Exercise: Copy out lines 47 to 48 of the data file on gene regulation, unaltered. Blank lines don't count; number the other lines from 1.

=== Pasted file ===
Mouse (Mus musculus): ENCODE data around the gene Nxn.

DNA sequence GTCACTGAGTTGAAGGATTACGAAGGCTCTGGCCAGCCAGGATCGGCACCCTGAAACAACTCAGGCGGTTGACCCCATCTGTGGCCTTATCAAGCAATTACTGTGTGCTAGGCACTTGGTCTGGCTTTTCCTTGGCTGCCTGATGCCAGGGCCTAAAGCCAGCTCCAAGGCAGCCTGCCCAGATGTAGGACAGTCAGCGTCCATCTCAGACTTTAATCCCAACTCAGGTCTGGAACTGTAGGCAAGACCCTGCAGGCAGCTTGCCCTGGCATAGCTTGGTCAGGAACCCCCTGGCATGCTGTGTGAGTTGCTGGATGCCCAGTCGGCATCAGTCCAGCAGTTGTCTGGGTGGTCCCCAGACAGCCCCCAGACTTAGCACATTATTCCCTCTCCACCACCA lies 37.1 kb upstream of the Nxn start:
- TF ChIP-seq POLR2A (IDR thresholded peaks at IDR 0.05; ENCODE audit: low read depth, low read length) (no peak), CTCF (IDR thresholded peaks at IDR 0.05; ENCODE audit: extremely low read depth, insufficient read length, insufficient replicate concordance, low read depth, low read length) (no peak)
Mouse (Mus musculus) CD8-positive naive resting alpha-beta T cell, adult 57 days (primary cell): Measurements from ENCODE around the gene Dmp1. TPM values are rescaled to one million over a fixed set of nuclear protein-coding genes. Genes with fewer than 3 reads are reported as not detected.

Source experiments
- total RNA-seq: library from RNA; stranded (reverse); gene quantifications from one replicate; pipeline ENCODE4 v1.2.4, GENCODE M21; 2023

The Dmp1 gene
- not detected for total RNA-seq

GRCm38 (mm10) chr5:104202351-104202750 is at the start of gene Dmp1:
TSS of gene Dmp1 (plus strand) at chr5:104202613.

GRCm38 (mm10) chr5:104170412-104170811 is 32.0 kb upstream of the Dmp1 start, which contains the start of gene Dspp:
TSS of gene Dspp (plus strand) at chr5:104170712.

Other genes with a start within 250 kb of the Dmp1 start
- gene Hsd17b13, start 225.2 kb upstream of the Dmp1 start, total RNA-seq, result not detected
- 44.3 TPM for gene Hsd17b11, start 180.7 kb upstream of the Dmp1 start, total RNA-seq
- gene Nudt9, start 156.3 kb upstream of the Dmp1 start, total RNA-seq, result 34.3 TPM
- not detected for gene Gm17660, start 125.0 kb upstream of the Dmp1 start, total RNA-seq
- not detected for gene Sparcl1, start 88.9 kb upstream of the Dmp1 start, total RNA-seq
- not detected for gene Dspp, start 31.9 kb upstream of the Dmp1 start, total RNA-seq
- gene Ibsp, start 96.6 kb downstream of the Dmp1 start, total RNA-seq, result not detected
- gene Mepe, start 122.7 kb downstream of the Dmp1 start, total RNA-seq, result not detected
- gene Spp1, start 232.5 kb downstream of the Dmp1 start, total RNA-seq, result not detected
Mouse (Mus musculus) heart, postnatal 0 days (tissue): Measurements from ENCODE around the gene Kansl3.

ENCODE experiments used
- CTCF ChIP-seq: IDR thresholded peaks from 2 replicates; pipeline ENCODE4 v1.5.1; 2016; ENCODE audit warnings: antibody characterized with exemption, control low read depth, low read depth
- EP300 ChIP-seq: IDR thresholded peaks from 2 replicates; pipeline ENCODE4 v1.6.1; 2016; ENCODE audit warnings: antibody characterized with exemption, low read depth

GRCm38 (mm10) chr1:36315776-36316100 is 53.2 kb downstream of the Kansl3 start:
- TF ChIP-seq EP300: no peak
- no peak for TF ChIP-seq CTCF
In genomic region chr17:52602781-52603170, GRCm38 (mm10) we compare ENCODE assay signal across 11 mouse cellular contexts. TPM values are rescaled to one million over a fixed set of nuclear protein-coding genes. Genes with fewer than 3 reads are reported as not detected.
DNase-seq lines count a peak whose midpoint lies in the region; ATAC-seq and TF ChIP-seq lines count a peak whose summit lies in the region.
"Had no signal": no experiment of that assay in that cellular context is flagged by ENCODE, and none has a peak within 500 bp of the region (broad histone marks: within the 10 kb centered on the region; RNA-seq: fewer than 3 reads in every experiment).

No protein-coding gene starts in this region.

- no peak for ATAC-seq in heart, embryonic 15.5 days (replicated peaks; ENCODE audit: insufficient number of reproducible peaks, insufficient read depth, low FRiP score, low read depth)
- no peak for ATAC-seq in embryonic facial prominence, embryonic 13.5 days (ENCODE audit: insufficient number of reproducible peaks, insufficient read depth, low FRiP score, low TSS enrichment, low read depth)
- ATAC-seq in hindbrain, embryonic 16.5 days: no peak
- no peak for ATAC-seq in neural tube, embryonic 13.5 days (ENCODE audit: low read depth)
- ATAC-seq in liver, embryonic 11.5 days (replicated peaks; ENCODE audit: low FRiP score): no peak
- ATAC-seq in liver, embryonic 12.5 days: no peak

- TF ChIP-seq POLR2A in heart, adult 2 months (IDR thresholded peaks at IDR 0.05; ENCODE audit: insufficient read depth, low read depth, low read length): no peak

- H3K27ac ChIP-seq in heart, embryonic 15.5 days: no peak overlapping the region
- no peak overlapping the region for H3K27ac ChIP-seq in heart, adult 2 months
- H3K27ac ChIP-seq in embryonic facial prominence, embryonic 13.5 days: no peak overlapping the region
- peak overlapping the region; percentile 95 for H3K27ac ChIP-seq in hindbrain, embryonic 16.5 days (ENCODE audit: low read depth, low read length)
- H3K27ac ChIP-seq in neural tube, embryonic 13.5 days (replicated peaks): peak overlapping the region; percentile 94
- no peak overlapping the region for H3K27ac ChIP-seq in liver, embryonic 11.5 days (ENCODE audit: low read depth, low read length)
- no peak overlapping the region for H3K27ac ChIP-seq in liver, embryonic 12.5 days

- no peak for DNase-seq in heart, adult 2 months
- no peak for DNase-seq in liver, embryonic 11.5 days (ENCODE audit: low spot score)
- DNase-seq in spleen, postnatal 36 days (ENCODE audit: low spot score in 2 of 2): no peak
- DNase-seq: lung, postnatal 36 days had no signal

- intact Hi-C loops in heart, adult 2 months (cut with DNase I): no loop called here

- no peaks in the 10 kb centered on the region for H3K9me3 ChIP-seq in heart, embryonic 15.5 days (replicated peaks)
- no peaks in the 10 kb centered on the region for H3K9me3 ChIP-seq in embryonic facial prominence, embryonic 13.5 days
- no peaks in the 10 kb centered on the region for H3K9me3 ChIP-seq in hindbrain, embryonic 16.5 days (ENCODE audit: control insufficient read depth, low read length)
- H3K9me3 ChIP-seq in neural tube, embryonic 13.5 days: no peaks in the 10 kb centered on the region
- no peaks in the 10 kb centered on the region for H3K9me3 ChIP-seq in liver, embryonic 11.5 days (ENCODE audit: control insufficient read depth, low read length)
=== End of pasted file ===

- no peak overlapping the region for H3K27ac ChIP-seq in liver, embryonic 12.5 days

- no peak for DNase-seq in heart, adult 2 months